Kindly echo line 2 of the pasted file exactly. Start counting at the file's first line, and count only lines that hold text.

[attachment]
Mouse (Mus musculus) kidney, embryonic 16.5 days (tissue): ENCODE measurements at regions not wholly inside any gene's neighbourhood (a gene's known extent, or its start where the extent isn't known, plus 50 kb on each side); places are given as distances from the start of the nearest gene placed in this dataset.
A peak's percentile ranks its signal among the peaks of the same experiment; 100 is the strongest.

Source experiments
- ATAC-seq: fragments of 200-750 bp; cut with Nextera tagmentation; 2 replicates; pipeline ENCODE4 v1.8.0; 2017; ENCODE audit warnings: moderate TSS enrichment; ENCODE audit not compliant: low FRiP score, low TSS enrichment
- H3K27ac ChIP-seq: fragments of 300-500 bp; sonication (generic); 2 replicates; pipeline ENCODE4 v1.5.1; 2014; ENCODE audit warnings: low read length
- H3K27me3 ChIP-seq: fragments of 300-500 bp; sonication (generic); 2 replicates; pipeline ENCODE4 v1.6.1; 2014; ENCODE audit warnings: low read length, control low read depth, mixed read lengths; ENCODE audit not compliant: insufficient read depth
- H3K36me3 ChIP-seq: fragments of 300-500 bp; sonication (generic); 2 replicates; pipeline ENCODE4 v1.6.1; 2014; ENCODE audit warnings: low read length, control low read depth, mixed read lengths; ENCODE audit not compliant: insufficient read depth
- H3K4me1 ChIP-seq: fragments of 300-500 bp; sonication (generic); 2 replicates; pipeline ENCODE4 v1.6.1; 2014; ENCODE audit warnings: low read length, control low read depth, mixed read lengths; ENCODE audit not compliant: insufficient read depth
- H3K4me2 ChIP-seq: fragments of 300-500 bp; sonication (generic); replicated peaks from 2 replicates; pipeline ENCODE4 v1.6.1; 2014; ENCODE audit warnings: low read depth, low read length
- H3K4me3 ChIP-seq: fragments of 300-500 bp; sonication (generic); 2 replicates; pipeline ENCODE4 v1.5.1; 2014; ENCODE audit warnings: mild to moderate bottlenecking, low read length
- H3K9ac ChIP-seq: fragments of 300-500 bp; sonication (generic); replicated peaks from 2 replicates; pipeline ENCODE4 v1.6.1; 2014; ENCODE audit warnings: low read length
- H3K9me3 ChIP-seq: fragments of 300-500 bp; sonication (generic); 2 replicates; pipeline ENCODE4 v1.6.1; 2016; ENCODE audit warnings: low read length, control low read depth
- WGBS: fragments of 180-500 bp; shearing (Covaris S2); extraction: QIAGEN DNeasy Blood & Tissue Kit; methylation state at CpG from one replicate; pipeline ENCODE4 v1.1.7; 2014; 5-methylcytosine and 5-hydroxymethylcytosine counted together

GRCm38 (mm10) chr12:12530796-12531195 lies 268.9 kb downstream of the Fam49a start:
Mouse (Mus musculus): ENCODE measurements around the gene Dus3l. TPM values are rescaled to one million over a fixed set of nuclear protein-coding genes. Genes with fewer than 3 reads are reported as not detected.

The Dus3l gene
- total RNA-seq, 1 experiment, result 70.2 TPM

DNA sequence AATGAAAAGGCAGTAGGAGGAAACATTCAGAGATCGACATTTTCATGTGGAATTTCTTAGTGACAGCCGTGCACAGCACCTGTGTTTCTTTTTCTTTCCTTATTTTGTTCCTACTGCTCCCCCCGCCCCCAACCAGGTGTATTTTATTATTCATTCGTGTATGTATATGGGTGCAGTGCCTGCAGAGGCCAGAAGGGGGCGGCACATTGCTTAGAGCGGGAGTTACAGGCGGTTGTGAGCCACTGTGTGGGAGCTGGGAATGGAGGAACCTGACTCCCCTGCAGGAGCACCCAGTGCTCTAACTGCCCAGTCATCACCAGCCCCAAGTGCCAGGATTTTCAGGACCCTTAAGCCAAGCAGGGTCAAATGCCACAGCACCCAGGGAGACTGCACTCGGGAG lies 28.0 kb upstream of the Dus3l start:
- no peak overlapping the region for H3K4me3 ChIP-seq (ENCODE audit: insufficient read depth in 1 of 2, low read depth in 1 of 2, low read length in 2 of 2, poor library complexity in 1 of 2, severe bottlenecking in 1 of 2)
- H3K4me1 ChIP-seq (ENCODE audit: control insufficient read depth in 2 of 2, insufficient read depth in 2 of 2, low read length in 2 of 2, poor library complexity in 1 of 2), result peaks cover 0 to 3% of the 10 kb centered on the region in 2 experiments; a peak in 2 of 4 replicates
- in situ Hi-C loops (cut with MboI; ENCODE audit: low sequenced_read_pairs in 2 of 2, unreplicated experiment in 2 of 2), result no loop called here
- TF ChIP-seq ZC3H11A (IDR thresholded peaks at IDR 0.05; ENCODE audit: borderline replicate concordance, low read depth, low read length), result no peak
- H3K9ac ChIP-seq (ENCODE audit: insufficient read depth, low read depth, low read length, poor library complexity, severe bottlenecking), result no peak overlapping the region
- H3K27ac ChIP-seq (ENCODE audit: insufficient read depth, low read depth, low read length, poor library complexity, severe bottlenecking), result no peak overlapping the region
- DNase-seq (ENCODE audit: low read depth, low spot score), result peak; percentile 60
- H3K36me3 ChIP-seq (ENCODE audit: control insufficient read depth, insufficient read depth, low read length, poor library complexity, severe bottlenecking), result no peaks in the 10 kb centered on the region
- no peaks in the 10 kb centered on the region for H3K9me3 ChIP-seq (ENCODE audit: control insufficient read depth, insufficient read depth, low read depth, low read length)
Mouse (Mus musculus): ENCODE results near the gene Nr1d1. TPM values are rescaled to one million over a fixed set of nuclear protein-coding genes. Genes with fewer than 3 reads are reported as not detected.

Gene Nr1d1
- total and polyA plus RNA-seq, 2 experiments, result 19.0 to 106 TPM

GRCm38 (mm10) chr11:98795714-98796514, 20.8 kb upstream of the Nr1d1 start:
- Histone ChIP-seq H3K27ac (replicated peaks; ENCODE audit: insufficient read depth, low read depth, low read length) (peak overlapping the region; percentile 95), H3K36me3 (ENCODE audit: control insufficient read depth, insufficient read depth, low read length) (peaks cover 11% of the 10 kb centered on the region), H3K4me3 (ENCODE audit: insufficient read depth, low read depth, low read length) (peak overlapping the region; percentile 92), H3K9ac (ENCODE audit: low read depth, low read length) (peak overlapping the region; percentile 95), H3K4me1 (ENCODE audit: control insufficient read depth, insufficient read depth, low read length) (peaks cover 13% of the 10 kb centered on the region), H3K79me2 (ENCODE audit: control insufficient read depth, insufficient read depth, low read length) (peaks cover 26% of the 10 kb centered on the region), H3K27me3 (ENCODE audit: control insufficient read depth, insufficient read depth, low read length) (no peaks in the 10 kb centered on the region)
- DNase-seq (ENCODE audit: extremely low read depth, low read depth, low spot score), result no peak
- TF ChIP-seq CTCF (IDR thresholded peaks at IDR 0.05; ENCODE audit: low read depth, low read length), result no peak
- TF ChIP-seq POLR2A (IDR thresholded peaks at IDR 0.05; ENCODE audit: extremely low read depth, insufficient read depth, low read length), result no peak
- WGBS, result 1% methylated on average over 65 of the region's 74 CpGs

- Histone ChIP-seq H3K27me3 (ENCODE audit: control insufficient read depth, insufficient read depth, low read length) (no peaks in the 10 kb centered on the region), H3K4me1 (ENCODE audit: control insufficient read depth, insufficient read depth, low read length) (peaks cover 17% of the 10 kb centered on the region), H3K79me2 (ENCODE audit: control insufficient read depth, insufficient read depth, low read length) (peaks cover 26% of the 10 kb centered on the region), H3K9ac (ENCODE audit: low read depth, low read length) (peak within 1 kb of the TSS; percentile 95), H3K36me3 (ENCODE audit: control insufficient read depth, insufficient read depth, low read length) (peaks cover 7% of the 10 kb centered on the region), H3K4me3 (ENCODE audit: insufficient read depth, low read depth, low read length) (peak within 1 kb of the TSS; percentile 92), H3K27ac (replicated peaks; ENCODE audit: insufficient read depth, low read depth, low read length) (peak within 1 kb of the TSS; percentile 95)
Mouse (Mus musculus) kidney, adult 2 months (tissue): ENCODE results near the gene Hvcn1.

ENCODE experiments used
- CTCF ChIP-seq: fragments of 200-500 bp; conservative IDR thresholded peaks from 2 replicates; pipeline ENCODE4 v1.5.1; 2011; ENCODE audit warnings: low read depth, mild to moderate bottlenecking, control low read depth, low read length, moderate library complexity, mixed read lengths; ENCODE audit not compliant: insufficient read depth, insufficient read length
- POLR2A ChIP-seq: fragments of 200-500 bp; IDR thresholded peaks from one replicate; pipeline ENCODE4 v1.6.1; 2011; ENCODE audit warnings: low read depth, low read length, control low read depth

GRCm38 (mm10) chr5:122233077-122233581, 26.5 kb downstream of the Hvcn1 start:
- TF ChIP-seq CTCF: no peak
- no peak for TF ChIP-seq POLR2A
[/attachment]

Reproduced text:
A peak's percentile ranks its signal among the peaks of the same experiment; 100 is the strongest.